After the Constitution was adopted by all of the States in 1789, uniting the States into one nation, differences between the States had been worked out through compromises. By 1861 these differences between the Northern States and the Southern States had become so great that compromise would no longer work. Thus, a conflict started within our nation that was called the Civil War.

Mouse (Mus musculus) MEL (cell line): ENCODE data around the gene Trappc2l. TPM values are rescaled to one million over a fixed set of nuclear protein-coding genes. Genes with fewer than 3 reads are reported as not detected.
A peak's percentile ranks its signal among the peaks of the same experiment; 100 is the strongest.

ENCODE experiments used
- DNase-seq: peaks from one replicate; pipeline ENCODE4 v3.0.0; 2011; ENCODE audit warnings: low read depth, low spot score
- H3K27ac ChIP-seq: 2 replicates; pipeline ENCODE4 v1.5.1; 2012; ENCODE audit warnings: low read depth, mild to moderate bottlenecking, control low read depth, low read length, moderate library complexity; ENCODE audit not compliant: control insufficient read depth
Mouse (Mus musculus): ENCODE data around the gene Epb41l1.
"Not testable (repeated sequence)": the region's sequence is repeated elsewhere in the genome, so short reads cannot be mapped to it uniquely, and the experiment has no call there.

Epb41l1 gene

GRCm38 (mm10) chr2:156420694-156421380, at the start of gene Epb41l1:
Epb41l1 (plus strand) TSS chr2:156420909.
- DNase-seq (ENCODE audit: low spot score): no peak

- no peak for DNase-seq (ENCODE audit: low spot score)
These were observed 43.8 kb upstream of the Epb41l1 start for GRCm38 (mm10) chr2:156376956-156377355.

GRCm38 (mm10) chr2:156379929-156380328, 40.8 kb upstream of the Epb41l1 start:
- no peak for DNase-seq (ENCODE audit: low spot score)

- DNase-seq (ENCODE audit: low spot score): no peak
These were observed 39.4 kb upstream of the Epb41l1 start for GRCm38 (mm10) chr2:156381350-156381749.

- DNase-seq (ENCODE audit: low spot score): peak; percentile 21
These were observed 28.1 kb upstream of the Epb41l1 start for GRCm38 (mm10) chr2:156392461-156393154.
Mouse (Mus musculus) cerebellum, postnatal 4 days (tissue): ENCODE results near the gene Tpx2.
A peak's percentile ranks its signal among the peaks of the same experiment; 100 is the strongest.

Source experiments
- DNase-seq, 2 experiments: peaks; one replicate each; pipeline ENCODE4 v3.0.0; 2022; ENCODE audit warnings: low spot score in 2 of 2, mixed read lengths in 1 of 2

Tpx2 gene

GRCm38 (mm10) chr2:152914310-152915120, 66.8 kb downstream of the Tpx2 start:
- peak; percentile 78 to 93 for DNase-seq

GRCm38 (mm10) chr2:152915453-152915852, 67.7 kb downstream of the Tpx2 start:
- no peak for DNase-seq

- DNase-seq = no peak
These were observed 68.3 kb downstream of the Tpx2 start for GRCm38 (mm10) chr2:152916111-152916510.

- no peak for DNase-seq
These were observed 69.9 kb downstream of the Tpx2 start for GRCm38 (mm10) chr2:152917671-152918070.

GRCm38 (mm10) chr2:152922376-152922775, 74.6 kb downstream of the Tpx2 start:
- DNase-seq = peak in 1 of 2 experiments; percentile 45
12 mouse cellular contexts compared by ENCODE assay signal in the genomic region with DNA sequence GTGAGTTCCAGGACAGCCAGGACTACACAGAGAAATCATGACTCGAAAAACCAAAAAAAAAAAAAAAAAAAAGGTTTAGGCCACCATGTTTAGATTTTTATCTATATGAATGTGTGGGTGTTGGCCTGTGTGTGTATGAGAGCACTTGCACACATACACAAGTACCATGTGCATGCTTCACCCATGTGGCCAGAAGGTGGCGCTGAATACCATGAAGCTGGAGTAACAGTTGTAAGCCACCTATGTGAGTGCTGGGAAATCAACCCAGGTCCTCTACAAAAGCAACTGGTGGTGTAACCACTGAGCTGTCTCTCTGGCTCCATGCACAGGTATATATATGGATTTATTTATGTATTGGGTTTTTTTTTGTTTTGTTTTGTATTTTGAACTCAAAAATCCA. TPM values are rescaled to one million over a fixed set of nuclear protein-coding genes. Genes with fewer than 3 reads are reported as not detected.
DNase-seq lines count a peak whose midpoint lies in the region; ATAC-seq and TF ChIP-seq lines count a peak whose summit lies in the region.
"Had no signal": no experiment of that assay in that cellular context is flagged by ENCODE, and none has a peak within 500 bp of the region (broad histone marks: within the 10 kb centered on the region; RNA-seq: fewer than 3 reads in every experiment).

For more than 30 years arguments between the North and South had been growing. One of these quarrels was about taxes paid on goods brought into this country from foreign countries. This kind of tax is called a tariff. In 1828 Northern businessmen helped get the "Tariff Act" passed. It raised the prices of manufactured products from Europe which were sold mainly in the South. The purpose of the law was to encourage the South to buy the North's products. It angered the Southern people to have to pay more for the goods they wanted from Europe or pay more to get goods from the North. Either way the Southern people were forced to pay more because of the efforts of Northern businessmen. Though most of tariff laws had been changed by the time of the Civil War, the Southern people still remembered how they were treated by the Northern people. In the years before the Civil War the political power in the Federal Government, centered in Washington D.C., was changing. The Northern and Mid-Western States were becoming more and more powerful as the populations increased. The Southern States were losing political power. Just as the original thirteen colonies fought for their independence almost 100 years earlier, the Southern States felt a growing need for freedom from the central Federal authority in Washington D.C. They felt that each State should make its own laws. This issue was called "State's Rights". Some Southern States wanted to secede, or break away from the United States of America and govern themselves. Another quarrel between the North and South, and... [continues]
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